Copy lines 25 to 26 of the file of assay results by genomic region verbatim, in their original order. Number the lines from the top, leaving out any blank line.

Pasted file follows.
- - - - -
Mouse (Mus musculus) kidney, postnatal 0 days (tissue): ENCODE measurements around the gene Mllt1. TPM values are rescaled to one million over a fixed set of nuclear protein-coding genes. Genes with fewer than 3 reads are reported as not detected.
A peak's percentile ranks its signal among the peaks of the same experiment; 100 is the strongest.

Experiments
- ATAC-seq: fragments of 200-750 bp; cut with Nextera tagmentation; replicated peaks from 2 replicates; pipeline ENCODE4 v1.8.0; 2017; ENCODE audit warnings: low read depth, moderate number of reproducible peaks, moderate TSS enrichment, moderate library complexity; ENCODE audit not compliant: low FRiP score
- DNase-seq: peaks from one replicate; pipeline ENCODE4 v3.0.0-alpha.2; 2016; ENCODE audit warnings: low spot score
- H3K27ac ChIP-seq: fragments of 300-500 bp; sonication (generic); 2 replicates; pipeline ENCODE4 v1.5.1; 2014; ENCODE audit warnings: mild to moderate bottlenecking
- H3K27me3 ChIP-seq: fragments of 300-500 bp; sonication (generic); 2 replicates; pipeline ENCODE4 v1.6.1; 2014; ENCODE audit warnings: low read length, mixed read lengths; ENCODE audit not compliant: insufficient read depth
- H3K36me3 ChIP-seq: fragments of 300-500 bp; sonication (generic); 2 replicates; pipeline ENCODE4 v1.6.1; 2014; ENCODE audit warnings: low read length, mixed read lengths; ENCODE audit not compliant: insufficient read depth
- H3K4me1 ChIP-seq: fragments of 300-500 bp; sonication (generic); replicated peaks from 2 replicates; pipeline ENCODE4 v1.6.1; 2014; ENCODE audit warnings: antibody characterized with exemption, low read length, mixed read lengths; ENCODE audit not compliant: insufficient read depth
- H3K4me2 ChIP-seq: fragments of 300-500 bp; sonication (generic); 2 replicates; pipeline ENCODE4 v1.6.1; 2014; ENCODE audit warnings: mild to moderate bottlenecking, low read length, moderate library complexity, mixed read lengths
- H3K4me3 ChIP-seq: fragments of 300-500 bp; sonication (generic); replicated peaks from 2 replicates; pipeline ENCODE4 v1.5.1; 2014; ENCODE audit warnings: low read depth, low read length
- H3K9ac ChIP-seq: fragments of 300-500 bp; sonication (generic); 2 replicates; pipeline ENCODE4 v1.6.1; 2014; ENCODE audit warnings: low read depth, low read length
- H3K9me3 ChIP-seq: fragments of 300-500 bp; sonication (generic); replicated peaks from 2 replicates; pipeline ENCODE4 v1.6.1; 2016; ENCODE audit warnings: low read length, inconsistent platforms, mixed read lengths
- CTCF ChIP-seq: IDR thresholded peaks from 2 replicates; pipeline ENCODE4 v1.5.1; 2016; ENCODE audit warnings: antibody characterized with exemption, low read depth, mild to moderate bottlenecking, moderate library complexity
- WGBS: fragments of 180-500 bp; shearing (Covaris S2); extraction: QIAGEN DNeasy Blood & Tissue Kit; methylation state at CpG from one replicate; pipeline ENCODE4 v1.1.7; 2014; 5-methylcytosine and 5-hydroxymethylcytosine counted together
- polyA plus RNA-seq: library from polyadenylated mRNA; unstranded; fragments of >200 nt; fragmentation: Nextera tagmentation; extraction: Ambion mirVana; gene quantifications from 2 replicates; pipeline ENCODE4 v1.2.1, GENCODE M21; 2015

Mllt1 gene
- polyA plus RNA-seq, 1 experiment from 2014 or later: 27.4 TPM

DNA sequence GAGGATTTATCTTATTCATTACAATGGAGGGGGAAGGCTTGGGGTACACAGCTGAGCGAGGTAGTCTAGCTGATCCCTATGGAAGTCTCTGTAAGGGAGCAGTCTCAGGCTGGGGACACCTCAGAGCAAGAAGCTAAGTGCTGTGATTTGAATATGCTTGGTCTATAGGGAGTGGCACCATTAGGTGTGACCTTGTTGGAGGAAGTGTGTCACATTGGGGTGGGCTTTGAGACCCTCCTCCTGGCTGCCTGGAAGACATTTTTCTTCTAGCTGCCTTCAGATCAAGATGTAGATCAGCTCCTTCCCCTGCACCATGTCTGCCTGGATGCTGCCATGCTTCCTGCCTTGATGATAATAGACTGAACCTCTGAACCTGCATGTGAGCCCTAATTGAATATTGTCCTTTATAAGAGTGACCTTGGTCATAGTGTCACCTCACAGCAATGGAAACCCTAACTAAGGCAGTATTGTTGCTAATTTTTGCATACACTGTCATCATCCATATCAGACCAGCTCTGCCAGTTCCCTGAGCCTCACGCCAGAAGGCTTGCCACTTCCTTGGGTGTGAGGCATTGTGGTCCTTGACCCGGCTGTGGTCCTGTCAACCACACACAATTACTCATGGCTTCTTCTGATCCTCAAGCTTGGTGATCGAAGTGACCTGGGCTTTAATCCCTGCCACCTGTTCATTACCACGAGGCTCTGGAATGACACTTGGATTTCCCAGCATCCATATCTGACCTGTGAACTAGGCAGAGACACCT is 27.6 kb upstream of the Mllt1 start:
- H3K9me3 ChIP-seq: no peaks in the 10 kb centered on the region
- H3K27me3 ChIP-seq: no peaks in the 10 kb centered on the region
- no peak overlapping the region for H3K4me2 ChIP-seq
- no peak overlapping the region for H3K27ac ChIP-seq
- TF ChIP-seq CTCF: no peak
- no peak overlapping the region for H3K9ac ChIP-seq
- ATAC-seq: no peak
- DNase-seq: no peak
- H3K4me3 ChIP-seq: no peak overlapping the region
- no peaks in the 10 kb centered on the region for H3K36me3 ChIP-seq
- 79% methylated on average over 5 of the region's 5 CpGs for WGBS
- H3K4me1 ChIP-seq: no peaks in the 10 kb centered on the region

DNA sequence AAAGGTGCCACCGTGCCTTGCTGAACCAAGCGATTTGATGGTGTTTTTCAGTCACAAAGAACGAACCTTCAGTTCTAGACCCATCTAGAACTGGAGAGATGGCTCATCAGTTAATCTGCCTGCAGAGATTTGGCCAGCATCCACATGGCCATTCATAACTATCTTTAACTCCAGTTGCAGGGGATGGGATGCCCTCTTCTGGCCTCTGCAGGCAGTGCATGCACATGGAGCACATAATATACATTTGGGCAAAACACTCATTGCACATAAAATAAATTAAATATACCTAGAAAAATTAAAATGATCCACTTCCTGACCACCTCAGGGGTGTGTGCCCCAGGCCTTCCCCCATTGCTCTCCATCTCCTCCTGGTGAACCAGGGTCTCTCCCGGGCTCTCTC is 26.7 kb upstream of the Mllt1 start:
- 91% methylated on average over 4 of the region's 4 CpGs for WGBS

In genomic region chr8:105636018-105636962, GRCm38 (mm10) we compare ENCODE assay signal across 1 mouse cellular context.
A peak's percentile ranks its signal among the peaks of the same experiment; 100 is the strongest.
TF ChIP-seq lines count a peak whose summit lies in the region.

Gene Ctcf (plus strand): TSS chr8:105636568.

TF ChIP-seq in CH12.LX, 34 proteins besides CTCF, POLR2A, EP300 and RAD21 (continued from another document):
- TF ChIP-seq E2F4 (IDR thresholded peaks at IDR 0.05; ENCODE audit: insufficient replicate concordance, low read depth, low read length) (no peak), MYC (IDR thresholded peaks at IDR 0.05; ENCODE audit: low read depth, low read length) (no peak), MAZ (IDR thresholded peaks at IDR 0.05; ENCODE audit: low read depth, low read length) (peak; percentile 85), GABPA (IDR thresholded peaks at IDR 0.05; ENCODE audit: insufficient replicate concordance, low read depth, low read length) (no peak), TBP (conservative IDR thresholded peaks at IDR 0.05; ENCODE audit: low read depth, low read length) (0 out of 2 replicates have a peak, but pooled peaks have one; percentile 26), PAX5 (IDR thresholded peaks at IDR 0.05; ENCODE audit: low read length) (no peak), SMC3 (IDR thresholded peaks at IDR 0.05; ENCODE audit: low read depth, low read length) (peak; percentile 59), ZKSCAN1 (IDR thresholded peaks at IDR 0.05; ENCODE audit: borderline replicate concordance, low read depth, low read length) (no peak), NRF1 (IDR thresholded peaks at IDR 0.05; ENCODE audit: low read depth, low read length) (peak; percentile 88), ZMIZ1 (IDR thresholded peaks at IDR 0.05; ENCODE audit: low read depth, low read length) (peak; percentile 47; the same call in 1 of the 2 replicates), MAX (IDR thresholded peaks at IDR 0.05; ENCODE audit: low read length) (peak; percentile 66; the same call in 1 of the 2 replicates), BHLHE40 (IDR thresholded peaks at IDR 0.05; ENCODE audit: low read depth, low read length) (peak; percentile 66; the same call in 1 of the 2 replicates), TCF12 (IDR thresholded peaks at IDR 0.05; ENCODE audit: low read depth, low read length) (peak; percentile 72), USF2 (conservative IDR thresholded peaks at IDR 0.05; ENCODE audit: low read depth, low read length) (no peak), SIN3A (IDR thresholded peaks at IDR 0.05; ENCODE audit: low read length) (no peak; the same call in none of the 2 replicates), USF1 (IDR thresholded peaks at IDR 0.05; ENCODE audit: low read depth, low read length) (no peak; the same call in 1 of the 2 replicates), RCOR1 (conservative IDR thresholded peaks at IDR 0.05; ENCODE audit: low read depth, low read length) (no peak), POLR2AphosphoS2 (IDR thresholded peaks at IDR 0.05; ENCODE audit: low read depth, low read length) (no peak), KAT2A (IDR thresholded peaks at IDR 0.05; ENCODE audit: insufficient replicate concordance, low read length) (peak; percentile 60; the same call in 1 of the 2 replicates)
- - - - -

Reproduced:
- no peak overlapping the region for H3K9ac ChIP-seq
- ATAC-seq: no peak